Low cost carriers often eschew global distribution systems – to save money you buy tickets from them in person or online. And in some parts of world many tickets are indeed still purchased in person. Brand identity matters — if you’re going to get consumers to buy from you, they need to know who you are.
And certainly the Thai domestic market is crowded. In addition to national flag carrier Thai Airways, there’s competition between Thai AirAsia, Bangkok Airways (not to be confused with a low cost carrier), and Nok Air.
So NokAir is running a promotion with Maxim models dressed as flight attendants posing with their planes.
I’m not sure why this is supposed to make people want to fly Nok Air. Hooters Air didn’t survive, and the Hooters Girls were actually on the plane. Here the models are just in a calendar.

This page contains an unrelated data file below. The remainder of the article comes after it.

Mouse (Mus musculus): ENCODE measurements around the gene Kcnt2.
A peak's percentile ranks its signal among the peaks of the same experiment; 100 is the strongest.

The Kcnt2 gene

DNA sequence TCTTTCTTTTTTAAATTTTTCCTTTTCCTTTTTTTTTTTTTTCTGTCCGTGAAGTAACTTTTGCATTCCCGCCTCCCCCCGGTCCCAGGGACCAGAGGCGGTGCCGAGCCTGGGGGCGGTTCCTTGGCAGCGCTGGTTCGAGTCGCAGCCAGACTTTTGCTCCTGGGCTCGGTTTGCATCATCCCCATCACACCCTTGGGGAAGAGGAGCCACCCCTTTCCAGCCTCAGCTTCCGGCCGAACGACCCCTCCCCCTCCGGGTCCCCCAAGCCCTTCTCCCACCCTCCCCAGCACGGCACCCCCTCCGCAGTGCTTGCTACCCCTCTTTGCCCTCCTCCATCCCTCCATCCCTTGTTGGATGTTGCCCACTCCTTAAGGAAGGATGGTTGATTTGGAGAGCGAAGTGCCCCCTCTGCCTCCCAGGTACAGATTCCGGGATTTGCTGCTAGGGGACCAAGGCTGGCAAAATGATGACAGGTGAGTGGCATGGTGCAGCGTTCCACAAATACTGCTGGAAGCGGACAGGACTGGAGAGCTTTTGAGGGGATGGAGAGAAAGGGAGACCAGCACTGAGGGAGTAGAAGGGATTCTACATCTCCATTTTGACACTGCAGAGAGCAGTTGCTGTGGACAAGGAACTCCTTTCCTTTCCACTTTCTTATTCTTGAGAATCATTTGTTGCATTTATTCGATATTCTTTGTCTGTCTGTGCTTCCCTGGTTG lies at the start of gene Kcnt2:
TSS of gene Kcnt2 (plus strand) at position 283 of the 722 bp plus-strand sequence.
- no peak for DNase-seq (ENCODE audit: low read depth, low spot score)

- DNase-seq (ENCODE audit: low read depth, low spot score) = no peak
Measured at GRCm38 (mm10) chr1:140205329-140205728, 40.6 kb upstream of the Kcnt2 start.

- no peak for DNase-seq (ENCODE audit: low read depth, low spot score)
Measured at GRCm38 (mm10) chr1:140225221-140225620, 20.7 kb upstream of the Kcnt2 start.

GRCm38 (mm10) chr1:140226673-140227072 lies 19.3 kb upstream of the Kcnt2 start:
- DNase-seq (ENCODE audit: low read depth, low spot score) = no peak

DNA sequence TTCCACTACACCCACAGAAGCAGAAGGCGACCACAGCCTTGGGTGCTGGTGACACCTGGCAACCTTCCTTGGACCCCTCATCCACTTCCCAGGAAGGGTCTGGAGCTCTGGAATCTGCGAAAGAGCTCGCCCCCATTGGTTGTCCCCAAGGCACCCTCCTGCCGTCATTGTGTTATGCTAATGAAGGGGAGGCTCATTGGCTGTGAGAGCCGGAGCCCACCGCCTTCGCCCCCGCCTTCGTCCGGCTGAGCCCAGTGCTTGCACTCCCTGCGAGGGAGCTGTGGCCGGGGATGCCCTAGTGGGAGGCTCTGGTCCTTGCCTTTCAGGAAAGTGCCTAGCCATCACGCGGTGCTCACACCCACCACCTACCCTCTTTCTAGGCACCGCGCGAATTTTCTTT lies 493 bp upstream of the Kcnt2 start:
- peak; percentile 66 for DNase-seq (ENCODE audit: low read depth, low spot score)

But sex is a time-honored marketing approach, and perhaps most strategically the calendar has sparked controversy. Which means people are talking about it. The media covers it. Even I’m writing about it. So it’s probably good marketing, after all!
The Thai Ministry of Culture has complained about the campaign, because marketing with sex they say reminds of Thailand’s reputation as a sex culture and destination for prostitution.
But their ‘formal protest’ carries little weight, because no laws have apparently been broken.
Oddly enough, Thai Airways owns 49% of Nok Air, and the government owns 51% of Thai. Perhaps a complaint from the Ministry of Finance would be taken more seriously.
Some of the photos from the calendar are available on Nok Air’s Facebook page.
Are you inclined now to fly Nok Air?
(HT: sobore on Milpoint)